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Walking Sticks Keep Elderly Emaswati Mobile­­­­—and Grateful

Usually The Luke Commission provides canes from Free Wheelchair Mission and Hope and Healing International one patient at a time.

However, during the latest CARES (Comprehensive and Restorative Eyecare Services) surgical session, many elderly patients requested a little help with their gait in this country where walking everywhere is the norm.

Here’s what Liswati patients had to say about their new “walking sticks”:

More than willing to show off their new canes, which we call walking sticks, are these elderly patients. Now they can walk faster with ease. TLC appreciates the partnership of Hope and Healing International and Free Wheelchair Mission.​


“Now I feel like a young girl again,” laughed an 86-year-old lady.

“I cannot remember my age,” said another. “But my homestead is far, far, and I cannot walk without a stick.”

“I’m a little wobbly in my legs,” said an 88-year-old grandma. “Sometimes my grandchildren let me lean on their shoulders, but this stick will let me get around my myself.”

Each patient is assessed as to his or her need for a cane. Here, however, many celebrate together.​


“I have had trouble walking for five years,” said a 64-year-old patient. “My right leg is painful and does not hold me up well. This walking stick will help me move. Thank you.”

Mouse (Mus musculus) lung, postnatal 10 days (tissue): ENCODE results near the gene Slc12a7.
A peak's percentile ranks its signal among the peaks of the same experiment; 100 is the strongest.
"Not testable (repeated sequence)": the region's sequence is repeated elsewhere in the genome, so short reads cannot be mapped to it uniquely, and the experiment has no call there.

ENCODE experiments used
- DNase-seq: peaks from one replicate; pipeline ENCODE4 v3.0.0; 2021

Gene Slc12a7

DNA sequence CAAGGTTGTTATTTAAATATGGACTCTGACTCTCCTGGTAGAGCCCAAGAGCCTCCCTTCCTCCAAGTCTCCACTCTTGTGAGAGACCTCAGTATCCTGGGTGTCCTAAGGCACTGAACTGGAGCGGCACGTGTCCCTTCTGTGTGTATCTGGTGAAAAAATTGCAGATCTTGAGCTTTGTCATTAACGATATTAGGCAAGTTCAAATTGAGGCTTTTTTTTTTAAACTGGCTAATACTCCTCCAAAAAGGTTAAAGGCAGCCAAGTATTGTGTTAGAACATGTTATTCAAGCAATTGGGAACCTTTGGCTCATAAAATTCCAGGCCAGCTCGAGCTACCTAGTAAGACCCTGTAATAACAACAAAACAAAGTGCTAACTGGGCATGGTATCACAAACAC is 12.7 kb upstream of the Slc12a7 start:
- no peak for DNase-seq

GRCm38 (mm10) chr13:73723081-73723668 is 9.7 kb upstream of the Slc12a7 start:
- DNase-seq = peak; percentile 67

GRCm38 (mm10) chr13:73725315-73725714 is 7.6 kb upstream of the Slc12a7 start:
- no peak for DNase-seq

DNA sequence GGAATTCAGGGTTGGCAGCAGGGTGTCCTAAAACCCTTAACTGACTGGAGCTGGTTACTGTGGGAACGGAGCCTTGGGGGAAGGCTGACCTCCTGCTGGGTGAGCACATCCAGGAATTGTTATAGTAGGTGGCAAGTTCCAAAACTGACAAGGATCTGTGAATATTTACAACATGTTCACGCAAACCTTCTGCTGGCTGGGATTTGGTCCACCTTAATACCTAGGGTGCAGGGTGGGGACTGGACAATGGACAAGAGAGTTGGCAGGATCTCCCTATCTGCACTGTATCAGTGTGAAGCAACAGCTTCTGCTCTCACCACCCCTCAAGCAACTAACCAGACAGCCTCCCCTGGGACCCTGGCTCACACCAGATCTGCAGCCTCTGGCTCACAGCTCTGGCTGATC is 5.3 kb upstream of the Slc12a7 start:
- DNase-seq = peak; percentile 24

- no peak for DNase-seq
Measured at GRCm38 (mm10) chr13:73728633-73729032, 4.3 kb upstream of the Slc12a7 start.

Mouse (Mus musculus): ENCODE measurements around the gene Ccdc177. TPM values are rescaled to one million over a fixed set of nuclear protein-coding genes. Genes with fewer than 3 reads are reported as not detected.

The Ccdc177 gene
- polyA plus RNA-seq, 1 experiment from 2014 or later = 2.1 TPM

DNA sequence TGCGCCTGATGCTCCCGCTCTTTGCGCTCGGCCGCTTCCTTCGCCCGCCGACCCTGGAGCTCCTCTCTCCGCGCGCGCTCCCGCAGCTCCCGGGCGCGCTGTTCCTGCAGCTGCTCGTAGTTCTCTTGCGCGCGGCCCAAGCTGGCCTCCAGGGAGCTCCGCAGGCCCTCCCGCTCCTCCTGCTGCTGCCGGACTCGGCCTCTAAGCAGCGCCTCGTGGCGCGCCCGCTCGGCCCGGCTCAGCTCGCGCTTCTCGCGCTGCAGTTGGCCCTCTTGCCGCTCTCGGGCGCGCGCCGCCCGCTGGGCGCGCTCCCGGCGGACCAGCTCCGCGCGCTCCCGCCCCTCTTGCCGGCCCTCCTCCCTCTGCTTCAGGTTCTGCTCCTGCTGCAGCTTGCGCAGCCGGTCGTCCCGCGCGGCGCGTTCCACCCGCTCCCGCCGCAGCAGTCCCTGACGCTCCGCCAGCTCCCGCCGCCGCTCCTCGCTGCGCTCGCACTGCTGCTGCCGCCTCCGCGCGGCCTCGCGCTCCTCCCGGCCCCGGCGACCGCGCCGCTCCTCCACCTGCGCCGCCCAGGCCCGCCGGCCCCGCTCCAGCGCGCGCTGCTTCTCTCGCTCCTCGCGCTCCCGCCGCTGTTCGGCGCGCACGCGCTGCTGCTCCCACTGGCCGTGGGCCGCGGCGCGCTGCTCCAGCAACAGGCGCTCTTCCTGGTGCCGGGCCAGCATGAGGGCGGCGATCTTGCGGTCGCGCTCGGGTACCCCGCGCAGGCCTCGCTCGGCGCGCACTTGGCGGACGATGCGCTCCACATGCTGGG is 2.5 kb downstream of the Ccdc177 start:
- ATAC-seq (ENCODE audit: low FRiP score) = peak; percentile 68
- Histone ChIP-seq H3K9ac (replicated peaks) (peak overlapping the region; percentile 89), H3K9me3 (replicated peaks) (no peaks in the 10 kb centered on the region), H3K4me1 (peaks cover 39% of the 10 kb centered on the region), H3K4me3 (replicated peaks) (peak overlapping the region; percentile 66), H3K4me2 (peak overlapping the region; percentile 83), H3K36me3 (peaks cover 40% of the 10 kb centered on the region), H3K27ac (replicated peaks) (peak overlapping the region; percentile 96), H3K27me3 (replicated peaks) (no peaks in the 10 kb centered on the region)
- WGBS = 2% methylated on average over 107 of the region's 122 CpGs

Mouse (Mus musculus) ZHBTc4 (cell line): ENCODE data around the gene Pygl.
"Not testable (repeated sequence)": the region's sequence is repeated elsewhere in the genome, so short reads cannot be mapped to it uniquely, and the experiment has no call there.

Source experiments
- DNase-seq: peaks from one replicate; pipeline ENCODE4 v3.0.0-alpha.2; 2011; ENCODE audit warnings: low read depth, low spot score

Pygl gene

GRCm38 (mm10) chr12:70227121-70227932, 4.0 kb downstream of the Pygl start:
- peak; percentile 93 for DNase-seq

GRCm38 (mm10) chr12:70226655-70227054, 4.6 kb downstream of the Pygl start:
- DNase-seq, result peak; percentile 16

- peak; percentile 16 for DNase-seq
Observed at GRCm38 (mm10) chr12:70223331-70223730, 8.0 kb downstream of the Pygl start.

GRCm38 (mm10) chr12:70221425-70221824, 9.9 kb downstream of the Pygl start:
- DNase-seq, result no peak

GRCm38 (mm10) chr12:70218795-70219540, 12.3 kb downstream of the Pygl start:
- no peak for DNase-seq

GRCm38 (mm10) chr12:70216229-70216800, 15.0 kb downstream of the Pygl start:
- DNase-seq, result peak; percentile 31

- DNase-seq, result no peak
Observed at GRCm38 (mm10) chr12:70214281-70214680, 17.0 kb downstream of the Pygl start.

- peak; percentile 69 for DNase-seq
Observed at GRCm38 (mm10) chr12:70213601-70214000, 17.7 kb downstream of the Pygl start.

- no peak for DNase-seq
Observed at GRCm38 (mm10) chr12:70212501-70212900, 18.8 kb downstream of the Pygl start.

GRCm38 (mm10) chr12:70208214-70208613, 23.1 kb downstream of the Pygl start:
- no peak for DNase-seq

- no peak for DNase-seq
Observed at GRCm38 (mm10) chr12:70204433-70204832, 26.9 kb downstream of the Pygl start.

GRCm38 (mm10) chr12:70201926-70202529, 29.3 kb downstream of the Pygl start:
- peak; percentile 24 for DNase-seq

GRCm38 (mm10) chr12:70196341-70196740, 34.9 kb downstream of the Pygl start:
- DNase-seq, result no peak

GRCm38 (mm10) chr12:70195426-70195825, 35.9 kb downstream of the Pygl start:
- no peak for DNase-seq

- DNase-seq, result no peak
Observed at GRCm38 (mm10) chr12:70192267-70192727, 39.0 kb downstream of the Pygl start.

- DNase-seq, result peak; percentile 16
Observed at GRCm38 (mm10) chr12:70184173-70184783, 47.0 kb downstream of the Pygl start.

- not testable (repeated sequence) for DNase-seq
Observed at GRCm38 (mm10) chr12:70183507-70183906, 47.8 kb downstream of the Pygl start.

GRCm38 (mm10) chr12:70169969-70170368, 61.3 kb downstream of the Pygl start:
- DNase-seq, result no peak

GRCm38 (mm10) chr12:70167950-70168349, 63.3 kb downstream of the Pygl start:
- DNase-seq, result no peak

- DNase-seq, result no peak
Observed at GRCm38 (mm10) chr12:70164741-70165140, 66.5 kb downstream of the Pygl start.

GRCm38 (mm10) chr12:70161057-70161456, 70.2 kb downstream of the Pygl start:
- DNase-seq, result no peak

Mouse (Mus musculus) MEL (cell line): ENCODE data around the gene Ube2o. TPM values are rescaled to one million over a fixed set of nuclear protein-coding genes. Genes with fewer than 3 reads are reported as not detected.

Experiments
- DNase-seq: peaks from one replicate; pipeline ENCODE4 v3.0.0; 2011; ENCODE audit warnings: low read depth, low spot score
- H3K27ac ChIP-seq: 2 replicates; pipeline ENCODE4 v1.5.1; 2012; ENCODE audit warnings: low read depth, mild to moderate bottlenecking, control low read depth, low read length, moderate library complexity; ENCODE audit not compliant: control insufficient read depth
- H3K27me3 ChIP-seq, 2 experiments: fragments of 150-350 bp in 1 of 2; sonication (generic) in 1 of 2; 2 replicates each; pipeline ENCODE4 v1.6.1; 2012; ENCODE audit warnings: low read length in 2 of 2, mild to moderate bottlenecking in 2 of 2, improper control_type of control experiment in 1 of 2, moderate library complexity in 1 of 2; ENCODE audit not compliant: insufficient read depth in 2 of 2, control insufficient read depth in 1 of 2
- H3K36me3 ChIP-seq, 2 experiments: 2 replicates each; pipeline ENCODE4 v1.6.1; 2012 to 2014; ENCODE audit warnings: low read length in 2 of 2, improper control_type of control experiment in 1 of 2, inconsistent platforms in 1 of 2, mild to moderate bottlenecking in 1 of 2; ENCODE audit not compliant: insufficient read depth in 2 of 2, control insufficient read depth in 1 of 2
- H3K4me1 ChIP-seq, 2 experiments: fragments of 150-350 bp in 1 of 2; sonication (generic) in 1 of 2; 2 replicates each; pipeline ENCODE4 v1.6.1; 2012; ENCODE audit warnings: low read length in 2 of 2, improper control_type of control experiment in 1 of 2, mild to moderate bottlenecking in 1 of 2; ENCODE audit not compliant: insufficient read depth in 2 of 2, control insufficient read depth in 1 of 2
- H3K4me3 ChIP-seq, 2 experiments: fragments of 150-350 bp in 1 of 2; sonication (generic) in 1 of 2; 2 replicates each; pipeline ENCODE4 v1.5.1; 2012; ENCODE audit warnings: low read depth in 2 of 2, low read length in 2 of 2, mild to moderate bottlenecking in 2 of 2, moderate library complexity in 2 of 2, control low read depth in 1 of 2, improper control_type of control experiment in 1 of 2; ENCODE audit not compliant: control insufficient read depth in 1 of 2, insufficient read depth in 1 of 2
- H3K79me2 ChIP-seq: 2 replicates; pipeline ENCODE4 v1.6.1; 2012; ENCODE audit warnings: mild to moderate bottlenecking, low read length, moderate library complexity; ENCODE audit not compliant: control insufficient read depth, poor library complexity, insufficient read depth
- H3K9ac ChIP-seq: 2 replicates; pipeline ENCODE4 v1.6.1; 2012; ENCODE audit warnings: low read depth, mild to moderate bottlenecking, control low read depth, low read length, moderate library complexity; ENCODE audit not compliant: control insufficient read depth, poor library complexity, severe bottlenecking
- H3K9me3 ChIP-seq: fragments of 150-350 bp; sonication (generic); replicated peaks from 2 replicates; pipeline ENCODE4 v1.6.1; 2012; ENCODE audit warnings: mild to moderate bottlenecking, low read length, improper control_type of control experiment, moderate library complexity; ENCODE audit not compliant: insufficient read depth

“Ever since I got TB (tuberculosis) in 2012, my bones feel weak and don’t hold me up like before,” said a 61-year-old lady. “The TB is gone but so is my strength. I will lean on this walking stick.”

A 78-year-old man explained, “I could not see or walk alone for two years. Now with my new eye and my new walking stick, I can get out of my chair. This walking stick will pull me up.”

TLC staff members tell the grateful patients that the new walking sticks they used while staying at the Miracle Campus are now theirs to keep.​

 
For eight years, a gentleman used a walking stick he made from the branch of a tree. With that stick worn beyond usefulness, he said: “I have not seen anything for five years. Now that both my eyes have been ‘washed’ (cataract surgery) and I have a new walking stick, I see with two eyes and am walking tall. Please may my wife at home have a wheelchair? She had a stroke and could not come with me.”

Requesting contact information, TLC staff will visit the family’s homestead with a wheelchair to be assembled especially for this man’s wife.

Meanwhile, The Luke Commission thanks Free Wheelchair Mission and Hope and Healing International for supplying canes, walkers, crutches and other devices to disabled rural patients in Eswatini. 

 
(by Janet Tuinstra) 

Copyright 2019 by The Luke Commission